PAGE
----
Around a dozen British Conservative MPs will formally throw their hats into the ring on Monday in the fight to replace Theresa May as party leader and Prime Minister, with her former foreign secretary Boris Johnson seen as the runaway favourite.
The Brexit years have not been kind to the Conservative Party - first losing the Brexit referendum against the British people that was meant to be a certain victory and which forced Cameron's resignation, and then almost three years of self-inflicted Brexit defeats at the hands of Theresa May.
Most have given television and radio interviews and held public launch events - things Johnson has so far avoided, in an attempt to reduce the chance of gaffes that could derail his campaign.
Selmayr said Johnson used the same kind of "populism" as United States leader Donald Trump and French far-right leader Marine Le Pen to get ahead.
Referring to the 2016 leadership race when Mr. Johnson abruptly stepped aside, Mr. Gove said: "Mr. Johnson, whatever you do, don't pull out".
Because the government has seen so many resignations over Theresa May's bungled handling of Brexit over the past three years, many Conservative big-hitters languish on the back-benches and outside of government.
Britain's Foreign Secretary Jeremy Hunt.
Johnson, who has also suggested that London could withhold an agreed 39 billion pound Brexit payment, is one of a number of candidates who has promised to take Britain out of the European Union with or without a deal on Oct 31.
Nominations to replace her had to be submitted on Monday, and the party's 1922 Committee, which is running the contest, said 10 candidates had achieved the required support of at least eight of the Conservatives' 300-plus elected lawmakers.
Gove admitted he had made a mistake by taking cocaine 20 years ago.
Raab, the former Brexit secretary, is another hard Brexiteer who was accused by the EU's Selmayr of "pure disinformation" and of making "fraudulent" claims on the future of Ireland after Brexit.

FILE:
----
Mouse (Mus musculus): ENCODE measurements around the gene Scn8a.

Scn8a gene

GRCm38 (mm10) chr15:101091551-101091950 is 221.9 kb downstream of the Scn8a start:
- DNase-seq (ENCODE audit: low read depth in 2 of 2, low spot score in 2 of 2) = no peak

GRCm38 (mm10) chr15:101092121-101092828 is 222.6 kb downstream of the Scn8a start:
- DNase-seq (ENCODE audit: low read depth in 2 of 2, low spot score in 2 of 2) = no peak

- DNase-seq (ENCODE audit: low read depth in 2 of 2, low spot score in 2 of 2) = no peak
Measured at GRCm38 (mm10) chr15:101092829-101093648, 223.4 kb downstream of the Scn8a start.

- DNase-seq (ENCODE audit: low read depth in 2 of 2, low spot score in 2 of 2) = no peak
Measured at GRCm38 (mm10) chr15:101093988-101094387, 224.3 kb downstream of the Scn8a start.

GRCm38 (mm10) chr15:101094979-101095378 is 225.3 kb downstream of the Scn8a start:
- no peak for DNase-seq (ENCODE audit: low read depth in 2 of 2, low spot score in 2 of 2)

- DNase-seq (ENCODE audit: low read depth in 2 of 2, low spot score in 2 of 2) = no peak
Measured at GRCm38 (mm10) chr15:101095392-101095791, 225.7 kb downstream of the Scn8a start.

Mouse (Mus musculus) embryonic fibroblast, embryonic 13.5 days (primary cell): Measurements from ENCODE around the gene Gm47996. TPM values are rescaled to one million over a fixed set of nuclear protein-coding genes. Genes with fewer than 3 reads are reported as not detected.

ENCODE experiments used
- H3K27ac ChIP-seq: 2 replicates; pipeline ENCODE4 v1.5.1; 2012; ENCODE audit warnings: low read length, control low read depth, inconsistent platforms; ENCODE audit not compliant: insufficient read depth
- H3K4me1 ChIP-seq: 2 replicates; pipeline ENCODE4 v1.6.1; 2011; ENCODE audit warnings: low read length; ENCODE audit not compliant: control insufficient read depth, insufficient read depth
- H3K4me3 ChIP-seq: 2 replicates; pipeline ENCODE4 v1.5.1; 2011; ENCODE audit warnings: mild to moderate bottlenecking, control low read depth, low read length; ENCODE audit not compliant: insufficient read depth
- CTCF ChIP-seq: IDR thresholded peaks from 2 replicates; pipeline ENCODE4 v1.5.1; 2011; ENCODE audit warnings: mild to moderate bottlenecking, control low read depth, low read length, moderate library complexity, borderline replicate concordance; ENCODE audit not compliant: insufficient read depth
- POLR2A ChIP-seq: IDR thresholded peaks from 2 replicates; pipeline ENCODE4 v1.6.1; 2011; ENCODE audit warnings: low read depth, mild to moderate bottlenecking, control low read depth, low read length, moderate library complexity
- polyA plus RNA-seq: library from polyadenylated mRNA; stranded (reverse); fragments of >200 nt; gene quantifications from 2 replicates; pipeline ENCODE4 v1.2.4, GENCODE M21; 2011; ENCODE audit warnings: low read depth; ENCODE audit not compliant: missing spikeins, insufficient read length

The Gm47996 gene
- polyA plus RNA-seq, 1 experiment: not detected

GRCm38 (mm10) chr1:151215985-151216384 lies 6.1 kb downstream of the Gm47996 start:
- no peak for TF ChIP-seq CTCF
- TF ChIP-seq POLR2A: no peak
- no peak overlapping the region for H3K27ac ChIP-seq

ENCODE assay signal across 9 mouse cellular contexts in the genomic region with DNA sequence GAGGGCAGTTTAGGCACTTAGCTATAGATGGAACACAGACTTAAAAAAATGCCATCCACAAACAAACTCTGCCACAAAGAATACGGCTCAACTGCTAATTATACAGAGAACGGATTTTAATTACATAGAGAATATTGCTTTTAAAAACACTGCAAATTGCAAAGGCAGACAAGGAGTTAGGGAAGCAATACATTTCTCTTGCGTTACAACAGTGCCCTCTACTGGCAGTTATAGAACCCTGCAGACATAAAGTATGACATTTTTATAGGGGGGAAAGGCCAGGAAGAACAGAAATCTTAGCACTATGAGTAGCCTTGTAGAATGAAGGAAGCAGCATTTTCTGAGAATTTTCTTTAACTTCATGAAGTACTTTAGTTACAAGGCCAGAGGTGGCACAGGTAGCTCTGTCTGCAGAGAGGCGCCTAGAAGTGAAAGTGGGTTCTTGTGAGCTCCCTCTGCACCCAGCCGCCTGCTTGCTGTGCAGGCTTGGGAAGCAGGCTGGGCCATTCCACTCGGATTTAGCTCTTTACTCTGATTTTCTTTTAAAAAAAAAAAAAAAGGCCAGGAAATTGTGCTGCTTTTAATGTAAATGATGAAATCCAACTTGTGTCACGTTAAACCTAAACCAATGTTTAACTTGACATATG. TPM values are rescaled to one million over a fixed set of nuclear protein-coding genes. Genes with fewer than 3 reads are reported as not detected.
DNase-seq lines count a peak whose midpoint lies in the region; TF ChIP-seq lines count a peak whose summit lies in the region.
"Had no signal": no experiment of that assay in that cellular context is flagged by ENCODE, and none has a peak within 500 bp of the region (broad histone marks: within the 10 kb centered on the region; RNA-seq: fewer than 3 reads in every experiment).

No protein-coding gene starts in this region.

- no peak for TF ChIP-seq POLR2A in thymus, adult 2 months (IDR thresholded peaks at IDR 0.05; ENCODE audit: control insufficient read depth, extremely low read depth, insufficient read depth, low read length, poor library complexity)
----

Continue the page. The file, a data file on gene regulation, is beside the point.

Javid's background as the son of Pakistani immigrants sets him apart from numerous other Conservative contenders.
During the Brexit referendum of 2016, Javid was on the "remain" side but has since embraced Brexit, though some Brexiteers remain suspicious of his allegiances.
Health Secretary Mr Hancock pitches himself as the face of a younger, modernising generation in the Conservative Party.
However, he looks determined to carry on with his bid saying he is "undaunted" by criticism because he believes he can deliver Brexit.
The race to succeed Ms.
Michael Gove has pledged a raft of policies targeting "overlooked families and undervalued communities" as he sought to shrug off revelations about drug use and remain in the race to be Britain's next prime minister. "We must grow our bonds into a very special relationship built on centuries of diplomacy, trade and common values, and importantly, our people to people ties that continue to enrich our countries and our links", she said. The party has been dragged down by the Brexit turmoil and finished fifth in the recent elections to the European parliament. He is trying to turn that to his advantage, arguing that he represents a clean break from May's administration, which has tried and failed to deliver Brexit.
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